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Early signs of Schizophrenia: New study tries to answer who is more at risk of developing psychotic symptoms in mid-life

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Schizophrenia is often diagnosed in adults, usually between the ages of late teens and early 40s. Are there any early warning signs that may assist identify who would acquire this severe mental illness?

This is a topic that clinical psychologists and psychiatrists have been pondering for a long time. A new study from Binghamton University’s Distinguished Professor Mark F. Lenzenweger and Weill Cornell Medical College may show the way.

In the study, recently published in the Journal of Abnormal Psychology, Lenzenweger investigated the development of psychotic symptoms in 191 individuals with no prior history of psychosis. Participants were first assessed in their young adulthood (age 17-18), and then again in their mid-30s.

Lenzenweger discovered that small variations in perception in late teens predicted the development of hallucinations, delusions, and psychosis later in life. Early perceptual distortions included heightened awareness of sound or color, confusion about one’s body’s limits, a sense that the world around them is tilting, and other similar sensations.

“We discovered that people, who were free of psychotic illness at age 18, would show hallucination and delusion symptoms in mid-life if they showed many very subtle disturbances in their perception early on,” he said.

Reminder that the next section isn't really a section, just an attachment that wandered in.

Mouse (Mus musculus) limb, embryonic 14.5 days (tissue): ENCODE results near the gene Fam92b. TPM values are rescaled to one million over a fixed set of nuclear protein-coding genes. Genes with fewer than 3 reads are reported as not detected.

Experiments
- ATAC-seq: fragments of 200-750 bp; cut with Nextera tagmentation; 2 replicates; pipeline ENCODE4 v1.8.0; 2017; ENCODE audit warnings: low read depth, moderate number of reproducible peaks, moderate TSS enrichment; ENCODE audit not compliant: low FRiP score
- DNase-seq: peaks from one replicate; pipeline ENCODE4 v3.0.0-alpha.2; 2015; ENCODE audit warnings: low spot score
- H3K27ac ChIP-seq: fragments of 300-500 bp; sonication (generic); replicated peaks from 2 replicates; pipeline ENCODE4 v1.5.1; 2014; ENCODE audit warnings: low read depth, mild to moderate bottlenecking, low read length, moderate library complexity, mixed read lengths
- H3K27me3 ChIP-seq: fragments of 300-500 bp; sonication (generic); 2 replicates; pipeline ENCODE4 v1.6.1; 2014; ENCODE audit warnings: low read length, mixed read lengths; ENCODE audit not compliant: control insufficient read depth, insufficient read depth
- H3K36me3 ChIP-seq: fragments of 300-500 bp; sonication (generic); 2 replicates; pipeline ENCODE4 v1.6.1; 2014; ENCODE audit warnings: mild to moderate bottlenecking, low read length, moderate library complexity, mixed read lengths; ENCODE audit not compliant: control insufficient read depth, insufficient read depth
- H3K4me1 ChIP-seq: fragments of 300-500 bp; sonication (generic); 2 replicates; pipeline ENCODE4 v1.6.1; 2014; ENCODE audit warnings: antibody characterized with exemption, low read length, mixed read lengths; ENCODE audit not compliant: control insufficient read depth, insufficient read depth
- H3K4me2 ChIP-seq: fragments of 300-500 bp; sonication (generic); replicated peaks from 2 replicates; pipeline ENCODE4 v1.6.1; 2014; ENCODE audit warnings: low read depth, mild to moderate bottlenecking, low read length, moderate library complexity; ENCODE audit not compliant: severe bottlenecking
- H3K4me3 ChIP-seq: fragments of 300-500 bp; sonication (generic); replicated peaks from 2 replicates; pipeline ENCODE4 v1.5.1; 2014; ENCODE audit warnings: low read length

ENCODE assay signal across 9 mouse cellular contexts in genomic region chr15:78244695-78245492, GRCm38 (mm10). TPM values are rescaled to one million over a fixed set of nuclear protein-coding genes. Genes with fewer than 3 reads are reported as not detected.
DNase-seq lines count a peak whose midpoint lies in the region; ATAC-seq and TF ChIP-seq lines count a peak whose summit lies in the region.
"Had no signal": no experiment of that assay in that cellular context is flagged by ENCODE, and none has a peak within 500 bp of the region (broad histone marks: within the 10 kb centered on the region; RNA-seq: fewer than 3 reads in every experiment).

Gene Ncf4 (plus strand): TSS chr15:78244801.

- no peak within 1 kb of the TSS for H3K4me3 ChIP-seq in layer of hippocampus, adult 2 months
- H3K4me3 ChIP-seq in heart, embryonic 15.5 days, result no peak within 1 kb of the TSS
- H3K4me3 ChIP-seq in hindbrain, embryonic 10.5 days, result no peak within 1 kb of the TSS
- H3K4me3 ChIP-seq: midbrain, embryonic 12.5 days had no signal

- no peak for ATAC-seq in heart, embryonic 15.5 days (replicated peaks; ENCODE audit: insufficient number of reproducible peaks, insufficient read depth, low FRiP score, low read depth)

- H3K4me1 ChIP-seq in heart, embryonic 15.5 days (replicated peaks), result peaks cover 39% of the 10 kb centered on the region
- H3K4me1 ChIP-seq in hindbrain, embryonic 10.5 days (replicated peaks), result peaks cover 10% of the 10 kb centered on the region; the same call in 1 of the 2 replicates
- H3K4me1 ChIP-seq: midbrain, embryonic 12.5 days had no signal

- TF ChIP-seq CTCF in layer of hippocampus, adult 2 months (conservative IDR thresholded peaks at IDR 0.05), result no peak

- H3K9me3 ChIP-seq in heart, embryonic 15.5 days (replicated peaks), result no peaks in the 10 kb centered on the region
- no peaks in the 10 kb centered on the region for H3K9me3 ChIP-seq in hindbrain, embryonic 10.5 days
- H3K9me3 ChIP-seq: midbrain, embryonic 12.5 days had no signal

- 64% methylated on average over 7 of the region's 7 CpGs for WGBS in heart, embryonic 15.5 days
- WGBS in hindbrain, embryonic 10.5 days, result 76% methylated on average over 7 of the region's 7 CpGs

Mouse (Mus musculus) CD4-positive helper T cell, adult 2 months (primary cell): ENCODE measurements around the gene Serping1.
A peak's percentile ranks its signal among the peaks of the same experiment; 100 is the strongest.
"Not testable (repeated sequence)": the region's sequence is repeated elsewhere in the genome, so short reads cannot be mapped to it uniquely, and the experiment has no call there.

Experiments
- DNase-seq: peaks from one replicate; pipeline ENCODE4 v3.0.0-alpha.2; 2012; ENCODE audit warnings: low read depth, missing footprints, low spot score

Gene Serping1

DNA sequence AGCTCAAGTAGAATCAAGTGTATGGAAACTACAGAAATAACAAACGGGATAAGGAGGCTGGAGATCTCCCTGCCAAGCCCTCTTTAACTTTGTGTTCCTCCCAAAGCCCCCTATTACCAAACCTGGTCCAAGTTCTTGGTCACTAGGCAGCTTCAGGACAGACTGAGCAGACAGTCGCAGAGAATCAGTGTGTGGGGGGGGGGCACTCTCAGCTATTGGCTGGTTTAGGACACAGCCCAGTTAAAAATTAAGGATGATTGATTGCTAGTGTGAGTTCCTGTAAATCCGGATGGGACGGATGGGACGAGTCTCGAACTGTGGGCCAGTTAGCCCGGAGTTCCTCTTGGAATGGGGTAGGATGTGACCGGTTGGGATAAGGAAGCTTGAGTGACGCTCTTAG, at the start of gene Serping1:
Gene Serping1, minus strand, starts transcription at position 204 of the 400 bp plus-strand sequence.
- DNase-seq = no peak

He went on to say that anxiety and depression have no bearing on the onset of psychotic symptoms in middle age.

Although heredity and brain-based variables are known to play an important influence in diseases like schizophrenia, the exact reasons remain unclear.

In the United States, about 3.5 million individuals suffer from the disease, with estimated annual healthcare expenditure of more than $155 billion.

“These new findings point to a specific focus for future research to drill more deeply into the biological factors driving psychotic illness and real-world experiences in the form of perceptual disturbances,” Lenzenweger said.

“Understanding the nature of such perceptual aberrations might provide more clues as to what is going on in the development of schizophrenia and other similar conditions.”

Image Credit: Getty

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